The spacecraft in the video, shown here in Fig. 6, is assumed to be capable of achieving an effective speed of 10 times the speed of light, or 10c if you will. There is no acceleration time as the idea of a space warp is such that it turns on and off with the proper acceleration being formally zero, so a zero-g state of affairs. The transit time from Mars to Saturn is 6.7 minutes and the transit time to capture at Proxima Centauri is 5.2 months. The assumed effective speed of 10c is not necessary an upper limit on the idea of a space warp and the effective speed could just as well have been assumed to be 50c or 100c. It should also be noted that effective space warp velocities below 1c may still be of significant interest. Recall that the transit speed for the fusion propulsion system was stated to be a peak cruise velocity of 0.05c. What if one could achieve 0.5c? While this would result in transit times measured in years, it is still a significant improvement on the transit time for the fusion propulsion system.

How viable is the idea of a spacedrive, a spacewarp, or a wormhole? If we envision our current understanding of physics as it stands today as a Venn diagram, there would be two circles side by side touching at a single point. One circle would have the words quantum mechanics in it representing our current understanding of how the microscopic world of sub-atomic particles behave. The other circle would have the words general relativity in it representing our understanding of how the macroscopic world works such as how galaxies evolve and the cosmos expands. Just this knowledge of the natural world affects our lives everyday - consider the scenario where you use your phone to navigate to see a friend at a new restaurant. The solid-state technology in the phone is only possible through our understanding of the microscopic world by means of quantum mechanics. The GPS technology comprised of the GPS chip in the phone talking to the GPS satellites is only as precise as it is because we make software corrections for special relativistic time-dilation effects (orbital velocity) and general relativistic time-dilation effects (orbital altitude) on the hyper-precise atomic clocks on-board the GPS-halo of satellites.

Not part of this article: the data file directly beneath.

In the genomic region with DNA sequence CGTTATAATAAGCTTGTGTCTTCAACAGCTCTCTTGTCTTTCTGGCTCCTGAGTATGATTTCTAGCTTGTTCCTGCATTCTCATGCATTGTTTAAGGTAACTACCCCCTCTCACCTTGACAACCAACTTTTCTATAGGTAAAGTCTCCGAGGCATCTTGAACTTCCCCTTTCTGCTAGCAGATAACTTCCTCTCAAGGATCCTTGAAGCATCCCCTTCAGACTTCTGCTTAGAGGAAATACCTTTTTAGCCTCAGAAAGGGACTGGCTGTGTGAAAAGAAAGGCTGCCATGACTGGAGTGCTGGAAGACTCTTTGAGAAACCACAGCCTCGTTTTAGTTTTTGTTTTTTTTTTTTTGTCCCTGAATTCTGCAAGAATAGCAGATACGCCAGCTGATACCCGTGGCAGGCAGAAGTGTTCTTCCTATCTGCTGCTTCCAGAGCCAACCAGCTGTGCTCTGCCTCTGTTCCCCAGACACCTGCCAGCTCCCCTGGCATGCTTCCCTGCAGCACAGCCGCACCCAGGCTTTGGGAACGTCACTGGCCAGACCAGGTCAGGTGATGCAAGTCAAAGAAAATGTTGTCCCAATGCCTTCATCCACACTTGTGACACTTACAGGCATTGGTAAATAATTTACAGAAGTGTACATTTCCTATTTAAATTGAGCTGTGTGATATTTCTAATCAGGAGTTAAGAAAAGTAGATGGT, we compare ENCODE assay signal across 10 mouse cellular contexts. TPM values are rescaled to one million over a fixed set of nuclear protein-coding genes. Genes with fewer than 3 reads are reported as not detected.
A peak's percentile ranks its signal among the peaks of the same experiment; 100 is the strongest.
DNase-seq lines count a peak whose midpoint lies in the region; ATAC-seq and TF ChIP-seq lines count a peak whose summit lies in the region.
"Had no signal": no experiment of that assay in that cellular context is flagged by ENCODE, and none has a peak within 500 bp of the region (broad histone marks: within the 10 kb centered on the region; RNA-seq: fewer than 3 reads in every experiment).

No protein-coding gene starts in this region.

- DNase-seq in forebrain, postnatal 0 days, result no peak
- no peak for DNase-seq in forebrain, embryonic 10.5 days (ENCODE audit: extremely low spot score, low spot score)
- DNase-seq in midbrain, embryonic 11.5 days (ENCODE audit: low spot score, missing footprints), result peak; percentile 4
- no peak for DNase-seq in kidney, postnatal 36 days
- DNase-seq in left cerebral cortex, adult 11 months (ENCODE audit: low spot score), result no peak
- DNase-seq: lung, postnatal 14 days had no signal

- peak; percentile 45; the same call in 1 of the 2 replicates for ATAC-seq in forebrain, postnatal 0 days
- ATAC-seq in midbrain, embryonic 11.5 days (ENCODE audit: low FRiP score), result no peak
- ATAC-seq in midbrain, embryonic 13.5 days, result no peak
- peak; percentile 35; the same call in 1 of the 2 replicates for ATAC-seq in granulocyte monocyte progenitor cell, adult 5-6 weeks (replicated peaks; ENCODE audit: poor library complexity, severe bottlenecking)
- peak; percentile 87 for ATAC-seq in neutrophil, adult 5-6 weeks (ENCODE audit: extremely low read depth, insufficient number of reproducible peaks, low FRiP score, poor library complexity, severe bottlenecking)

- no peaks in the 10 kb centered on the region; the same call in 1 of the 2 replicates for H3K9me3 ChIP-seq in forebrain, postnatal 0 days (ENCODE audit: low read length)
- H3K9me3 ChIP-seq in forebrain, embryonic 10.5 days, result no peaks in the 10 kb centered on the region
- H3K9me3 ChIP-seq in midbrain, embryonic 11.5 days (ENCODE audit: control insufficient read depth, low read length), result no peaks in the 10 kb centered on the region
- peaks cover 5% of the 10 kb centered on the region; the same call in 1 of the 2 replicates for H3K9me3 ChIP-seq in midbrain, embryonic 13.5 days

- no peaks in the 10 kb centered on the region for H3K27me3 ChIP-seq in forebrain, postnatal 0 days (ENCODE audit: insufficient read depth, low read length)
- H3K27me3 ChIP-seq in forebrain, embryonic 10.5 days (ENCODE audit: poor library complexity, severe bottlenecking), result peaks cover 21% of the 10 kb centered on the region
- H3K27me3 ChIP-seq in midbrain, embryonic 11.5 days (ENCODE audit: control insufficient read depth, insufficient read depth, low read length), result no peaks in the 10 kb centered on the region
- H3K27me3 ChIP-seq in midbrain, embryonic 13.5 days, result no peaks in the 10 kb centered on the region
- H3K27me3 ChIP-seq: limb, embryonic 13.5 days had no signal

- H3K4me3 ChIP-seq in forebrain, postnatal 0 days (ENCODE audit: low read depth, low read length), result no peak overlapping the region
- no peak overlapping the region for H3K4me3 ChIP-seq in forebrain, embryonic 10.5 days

Figure 5: The figure shows a plot of the York time for the Alcubierre metric. The York time represents expansion and contraction of space associated. Overlayed over the plot is a simple representation of a spacecraft illustrating the alignment of the exotic matter ring with the York time.

But the two circles on the Venn diagram do not overlap suggesting to us that there must be a larger circle than encapsulates both existing circles and representative of a more generalized understanding of the world such that there in a mathematical framework that successfully models both the microscopic and macroscopic worlds. This frontier of physics is likely the key area where new understandings of physics may equip us with insights that help us impement some of the disruptive technologies mentioned earlier such as a spacedrive, spacewarp, or a wormhole. We know spacewarps and wormholes are mathematically possible, but we do not currently know what to “build” to make one manifest - perhaps the development of physics foundations will enable us to reduces these enabling ideas to practice.

Consider that Einstein derived his famous equation E = mc2 in 1905 showing for the first time the relationship between matter and energy. In 1932 Cockcroft and Walton split the atom for the first time in a laboratory experiment where the team bombarded beryllium and lithium targets with 600 keV protons to split the atoms and generate alpha particles (helium-4 nuclei). In 1942 under a squash court at the University of Chicago, the world’s first nuclear reactor called the Chicago Pile-1 was turned on and generated a whopping 0.5 watts. On July 6, 1945, the United states detonated the worlds first nuclear weapon in the Trinity nuclear test conducted in the Jornada del Muerto desert in New Mexico. History shows us that it took just 40 years from the inception of a disruptive understanding of the natural world to the manifestation of one of the most energetic processes known to humanity - and all these “firsts” without the advent of computers. Imagine how much faster the development of an idea to a technological application might be when driven by a world-wide network of scientists equipped with computational capability only dreamt of just half a century ago - exponential growth of capability.